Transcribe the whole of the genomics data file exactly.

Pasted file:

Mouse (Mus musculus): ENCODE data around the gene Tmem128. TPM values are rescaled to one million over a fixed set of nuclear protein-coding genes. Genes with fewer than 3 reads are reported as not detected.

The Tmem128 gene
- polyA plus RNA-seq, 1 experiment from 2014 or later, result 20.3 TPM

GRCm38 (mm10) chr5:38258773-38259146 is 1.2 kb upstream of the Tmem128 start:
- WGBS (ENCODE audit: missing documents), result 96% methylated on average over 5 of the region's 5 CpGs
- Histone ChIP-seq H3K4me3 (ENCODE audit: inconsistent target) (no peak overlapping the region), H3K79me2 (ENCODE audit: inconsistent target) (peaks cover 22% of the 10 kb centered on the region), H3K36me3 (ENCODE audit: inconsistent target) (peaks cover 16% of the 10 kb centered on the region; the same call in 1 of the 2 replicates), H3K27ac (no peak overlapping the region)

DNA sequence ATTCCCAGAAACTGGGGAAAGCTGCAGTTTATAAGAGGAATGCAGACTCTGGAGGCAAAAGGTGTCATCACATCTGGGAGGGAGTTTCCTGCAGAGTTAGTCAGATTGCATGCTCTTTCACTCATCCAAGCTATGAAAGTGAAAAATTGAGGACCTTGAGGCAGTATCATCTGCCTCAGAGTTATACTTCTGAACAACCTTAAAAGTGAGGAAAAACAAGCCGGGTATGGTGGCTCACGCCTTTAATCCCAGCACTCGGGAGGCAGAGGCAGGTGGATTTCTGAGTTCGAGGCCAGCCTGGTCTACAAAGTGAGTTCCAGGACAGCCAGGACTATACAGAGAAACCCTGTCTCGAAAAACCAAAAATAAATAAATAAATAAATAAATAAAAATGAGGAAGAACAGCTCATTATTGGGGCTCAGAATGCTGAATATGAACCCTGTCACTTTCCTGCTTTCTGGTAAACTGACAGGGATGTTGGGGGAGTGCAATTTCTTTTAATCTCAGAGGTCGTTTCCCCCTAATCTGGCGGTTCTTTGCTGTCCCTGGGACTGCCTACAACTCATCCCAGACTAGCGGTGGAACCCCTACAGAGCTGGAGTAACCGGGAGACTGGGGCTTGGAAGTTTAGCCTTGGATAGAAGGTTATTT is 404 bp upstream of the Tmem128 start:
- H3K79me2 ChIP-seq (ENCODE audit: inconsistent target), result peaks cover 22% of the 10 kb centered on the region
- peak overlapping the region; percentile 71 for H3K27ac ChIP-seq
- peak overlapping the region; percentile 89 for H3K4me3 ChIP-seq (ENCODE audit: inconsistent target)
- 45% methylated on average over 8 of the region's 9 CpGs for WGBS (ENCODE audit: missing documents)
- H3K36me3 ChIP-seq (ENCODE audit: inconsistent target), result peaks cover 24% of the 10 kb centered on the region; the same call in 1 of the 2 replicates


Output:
Mouse (Mus musculus): ENCODE data around the gene Tmem128. TPM values are rescaled to one million over a fixed set of nuclear protein-coding genes. Genes with fewer than 3 reads are reported as not detected.

The Tmem128 gene
- polyA plus RNA-seq, 1 experiment from 2014 or later, result 20.3 TPM

GRCm38 (mm10) chr5:38258773-38259146 is 1.2 kb upstream of the Tmem128 start:
- WGBS (ENCODE audit: missing documents), result 96% methylated on average over 5 of the region's 5 CpGs
- Histone ChIP-seq H3K4me3 (ENCODE audit: inconsistent target) (no peak overlapping the region), H3K79me2 (ENCODE audit: inconsistent target) (peaks cover 22% of the 10 kb centered on the region), H3K36me3 (ENCODE audit: inconsistent target) (peaks cover 16% of the 10 kb centered on the region; the same call in 1 of the 2 replicates), H3K27ac (no peak overlapping the region)

DNA sequence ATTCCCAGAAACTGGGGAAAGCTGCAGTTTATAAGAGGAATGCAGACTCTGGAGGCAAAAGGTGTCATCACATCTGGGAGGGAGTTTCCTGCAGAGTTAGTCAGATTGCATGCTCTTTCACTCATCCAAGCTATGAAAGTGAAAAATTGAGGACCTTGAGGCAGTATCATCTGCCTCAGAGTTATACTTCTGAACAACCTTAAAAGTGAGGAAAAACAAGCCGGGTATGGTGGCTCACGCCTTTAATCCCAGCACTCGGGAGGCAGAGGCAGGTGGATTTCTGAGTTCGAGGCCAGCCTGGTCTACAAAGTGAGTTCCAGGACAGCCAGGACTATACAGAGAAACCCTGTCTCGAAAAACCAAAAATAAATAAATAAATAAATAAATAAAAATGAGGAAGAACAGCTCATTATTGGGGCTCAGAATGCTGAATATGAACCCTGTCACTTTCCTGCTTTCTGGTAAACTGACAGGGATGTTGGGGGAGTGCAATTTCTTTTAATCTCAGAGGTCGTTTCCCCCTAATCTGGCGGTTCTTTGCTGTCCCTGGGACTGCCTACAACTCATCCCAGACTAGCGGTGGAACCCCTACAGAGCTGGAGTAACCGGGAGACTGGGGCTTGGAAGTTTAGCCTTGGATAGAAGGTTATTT is 404 bp upstream of the Tmem128 start:
- H3K79me2 ChIP-seq (ENCODE audit: inconsistent target), result peaks cover 22% of the 10 kb centered on the region
- peak overlapping the region; percentile 71 for H3K27ac ChIP-seq
- peak overlapping the region; percentile 89 for H3K4me3 ChIP-seq (ENCODE audit: inconsistent target)
- 45% methylated on average over 8 of the region's 9 CpGs for WGBS (ENCODE audit: missing documents)
- H3K36me3 ChIP-seq (ENCODE audit: inconsistent target), result peaks cover 24% of the 10 kb centered on the region; the same call in 1 of the 2 replicates